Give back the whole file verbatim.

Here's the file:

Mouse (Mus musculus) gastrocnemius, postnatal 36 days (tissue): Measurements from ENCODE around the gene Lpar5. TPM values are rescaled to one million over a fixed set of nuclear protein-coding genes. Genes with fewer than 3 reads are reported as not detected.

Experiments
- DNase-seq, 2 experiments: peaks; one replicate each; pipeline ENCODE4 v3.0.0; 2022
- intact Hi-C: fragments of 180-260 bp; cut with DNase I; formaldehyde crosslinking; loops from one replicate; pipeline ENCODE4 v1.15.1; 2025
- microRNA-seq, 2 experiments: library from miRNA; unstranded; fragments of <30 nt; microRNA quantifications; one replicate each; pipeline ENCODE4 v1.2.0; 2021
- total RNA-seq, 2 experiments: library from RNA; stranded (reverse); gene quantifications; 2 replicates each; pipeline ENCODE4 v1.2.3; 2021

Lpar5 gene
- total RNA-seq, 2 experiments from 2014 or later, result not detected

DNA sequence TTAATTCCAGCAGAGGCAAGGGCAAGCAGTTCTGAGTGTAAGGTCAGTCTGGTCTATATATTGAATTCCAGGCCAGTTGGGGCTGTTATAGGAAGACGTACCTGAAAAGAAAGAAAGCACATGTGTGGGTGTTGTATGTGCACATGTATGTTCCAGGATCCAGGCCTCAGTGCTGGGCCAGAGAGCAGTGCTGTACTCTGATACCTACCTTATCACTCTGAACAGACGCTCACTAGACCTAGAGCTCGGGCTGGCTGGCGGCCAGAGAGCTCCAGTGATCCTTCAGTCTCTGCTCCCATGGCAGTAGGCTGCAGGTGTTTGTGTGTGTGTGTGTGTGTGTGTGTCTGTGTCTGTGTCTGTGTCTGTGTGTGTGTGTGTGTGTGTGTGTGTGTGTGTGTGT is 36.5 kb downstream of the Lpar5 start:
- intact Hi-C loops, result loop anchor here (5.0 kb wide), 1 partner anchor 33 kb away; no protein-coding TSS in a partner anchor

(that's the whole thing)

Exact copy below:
Mouse (Mus musculus) gastrocnemius, postnatal 36 days (tissue): Measurements from ENCODE around the gene Lpar5. TPM values are rescaled to one million over a fixed set of nuclear protein-coding genes. Genes with fewer than 3 reads are reported as not detected.

Experiments
- DNase-seq, 2 experiments: peaks; one replicate each; pipeline ENCODE4 v3.0.0; 2022
- intact Hi-C: fragments of 180-260 bp; cut with DNase I; formaldehyde crosslinking; loops from one replicate; pipeline ENCODE4 v1.15.1; 2025
- microRNA-seq, 2 experiments: library from miRNA; unstranded; fragments of <30 nt; microRNA quantifications; one replicate each; pipeline ENCODE4 v1.2.0; 2021
- total RNA-seq, 2 experiments: library from RNA; stranded (reverse); gene quantifications; 2 replicates each; pipeline ENCODE4 v1.2.3; 2021

Lpar5 gene
- total RNA-seq, 2 experiments from 2014 or later, result not detected

DNA sequence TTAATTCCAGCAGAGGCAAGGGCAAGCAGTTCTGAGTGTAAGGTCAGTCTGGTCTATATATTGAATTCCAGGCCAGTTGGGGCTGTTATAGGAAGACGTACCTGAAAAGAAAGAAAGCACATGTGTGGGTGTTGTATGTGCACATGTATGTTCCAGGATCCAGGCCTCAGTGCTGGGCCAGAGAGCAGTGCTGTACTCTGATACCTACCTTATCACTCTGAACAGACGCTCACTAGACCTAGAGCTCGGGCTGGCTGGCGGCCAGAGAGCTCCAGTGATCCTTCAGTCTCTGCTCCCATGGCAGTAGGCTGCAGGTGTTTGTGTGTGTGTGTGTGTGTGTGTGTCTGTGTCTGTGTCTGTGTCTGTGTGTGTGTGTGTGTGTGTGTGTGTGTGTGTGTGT is 36.5 kb downstream of the Lpar5 start:
- intact Hi-C loops, result loop anchor here (5.0 kb wide), 1 partner anchor 33 kb away; no protein-coding TSS in a partner anchor